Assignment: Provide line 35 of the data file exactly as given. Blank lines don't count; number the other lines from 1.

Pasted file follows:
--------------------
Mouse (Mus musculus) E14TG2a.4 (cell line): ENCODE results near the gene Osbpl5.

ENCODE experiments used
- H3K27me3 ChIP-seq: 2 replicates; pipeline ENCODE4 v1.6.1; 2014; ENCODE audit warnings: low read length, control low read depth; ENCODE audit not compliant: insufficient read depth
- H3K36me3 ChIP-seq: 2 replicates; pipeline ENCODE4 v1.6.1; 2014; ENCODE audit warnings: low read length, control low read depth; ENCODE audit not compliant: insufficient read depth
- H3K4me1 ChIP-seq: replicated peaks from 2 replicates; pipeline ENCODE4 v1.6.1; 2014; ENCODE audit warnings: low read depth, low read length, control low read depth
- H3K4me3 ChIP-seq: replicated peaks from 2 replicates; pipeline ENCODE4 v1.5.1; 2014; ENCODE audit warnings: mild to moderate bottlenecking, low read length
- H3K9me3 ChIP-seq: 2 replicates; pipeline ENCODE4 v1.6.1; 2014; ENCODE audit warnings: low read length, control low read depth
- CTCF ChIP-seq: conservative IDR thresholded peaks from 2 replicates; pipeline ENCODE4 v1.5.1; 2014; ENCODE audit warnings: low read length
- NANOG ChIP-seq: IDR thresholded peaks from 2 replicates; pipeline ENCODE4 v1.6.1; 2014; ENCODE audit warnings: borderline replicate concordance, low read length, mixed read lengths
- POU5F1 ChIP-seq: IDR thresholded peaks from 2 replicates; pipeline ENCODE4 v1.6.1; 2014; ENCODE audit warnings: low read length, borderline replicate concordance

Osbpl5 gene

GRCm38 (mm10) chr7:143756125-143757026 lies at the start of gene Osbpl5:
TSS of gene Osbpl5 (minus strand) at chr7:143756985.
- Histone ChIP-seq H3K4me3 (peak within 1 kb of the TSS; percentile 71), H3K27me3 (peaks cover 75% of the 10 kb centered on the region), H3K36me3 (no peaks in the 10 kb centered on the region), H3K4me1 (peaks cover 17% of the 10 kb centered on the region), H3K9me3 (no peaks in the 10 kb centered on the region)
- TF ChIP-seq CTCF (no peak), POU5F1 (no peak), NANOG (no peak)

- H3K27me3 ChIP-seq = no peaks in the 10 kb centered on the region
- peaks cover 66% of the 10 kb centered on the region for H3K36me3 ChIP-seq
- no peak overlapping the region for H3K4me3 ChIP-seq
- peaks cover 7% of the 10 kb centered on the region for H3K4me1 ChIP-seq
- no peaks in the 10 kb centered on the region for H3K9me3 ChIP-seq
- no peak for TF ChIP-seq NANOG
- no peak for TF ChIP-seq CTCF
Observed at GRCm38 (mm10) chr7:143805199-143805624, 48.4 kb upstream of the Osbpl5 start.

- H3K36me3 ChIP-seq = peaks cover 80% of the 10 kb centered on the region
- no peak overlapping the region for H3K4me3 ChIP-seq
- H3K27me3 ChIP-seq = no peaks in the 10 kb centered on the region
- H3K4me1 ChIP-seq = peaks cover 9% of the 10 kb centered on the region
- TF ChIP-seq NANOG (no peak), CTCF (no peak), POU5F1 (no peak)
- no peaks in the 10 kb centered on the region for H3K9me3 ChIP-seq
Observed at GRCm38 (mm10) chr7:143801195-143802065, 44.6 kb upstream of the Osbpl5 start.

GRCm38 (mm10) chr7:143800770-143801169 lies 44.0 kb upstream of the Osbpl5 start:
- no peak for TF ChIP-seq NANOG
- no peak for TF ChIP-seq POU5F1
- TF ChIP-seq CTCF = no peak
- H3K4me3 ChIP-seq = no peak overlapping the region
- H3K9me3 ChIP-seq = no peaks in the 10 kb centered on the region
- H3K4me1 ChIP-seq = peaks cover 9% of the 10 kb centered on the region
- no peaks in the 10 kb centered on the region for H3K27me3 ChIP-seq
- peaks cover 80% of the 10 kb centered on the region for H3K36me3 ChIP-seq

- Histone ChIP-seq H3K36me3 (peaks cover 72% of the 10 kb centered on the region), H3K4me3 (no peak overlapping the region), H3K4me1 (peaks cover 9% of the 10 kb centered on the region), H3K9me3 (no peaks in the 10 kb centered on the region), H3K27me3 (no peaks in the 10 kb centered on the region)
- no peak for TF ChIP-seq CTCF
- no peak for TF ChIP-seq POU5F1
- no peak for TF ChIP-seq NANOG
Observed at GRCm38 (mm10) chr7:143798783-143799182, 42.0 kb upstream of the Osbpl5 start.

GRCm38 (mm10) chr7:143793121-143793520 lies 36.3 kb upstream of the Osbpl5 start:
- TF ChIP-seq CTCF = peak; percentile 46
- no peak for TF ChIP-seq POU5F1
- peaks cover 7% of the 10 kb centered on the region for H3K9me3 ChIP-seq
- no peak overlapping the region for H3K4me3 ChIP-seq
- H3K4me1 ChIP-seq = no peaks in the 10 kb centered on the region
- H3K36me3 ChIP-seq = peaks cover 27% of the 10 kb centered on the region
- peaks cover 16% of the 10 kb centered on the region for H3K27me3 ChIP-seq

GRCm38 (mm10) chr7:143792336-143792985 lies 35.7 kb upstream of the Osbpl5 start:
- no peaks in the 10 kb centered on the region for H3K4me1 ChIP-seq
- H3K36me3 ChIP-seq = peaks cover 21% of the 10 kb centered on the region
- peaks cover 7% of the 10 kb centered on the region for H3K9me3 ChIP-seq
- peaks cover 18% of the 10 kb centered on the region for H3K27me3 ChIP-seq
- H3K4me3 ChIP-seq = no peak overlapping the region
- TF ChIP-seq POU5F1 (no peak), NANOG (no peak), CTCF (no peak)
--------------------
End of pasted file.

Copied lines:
- H3K4me3 ChIP-seq = no peak overlapping the region